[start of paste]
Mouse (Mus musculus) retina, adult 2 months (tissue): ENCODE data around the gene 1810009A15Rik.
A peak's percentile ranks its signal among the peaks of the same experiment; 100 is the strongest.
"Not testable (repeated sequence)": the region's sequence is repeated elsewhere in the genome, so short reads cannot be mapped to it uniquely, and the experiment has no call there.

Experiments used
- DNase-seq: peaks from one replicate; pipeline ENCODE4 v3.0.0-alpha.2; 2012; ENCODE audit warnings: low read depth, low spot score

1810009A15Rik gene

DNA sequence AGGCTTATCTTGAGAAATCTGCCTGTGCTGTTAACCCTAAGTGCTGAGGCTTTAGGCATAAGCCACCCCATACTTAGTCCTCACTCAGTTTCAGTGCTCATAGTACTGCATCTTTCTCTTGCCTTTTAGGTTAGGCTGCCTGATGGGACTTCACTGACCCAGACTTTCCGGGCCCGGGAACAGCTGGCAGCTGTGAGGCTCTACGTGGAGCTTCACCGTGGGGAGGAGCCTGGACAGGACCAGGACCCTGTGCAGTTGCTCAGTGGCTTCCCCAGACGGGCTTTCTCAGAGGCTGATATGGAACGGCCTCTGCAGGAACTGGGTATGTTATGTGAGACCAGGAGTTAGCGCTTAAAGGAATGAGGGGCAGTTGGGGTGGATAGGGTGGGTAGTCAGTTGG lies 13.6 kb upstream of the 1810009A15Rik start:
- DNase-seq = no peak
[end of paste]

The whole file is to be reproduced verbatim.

Mouse (Mus musculus) retina, adult 2 months (tissue): ENCODE data around the gene 1810009A15Rik.
A peak's percentile ranks its signal among the peaks of the same experiment; 100 is the strongest.
"Not testable (repeated sequence)": the region's sequence is repeated elsewhere in the genome, so short reads cannot be mapped to it uniquely, and the experiment has no call there.

Experiments used
- DNase-seq: peaks from one replicate; pipeline ENCODE4 v3.0.0-alpha.2; 2012; ENCODE audit warnings: low read depth, low spot score

1810009A15Rik gene

DNA sequence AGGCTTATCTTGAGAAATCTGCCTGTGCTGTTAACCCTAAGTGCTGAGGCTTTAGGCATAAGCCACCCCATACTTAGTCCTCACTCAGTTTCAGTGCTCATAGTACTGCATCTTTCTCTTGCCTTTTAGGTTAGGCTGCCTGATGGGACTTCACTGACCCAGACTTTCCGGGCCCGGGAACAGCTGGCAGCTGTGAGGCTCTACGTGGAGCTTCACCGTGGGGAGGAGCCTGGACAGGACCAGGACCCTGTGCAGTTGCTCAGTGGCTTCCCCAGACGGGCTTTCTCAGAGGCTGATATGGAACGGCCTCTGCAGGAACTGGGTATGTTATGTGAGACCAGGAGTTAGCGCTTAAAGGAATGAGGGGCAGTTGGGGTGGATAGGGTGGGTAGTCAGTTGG lies 13.6 kb upstream of the 1810009A15Rik start:
- DNase-seq = no peak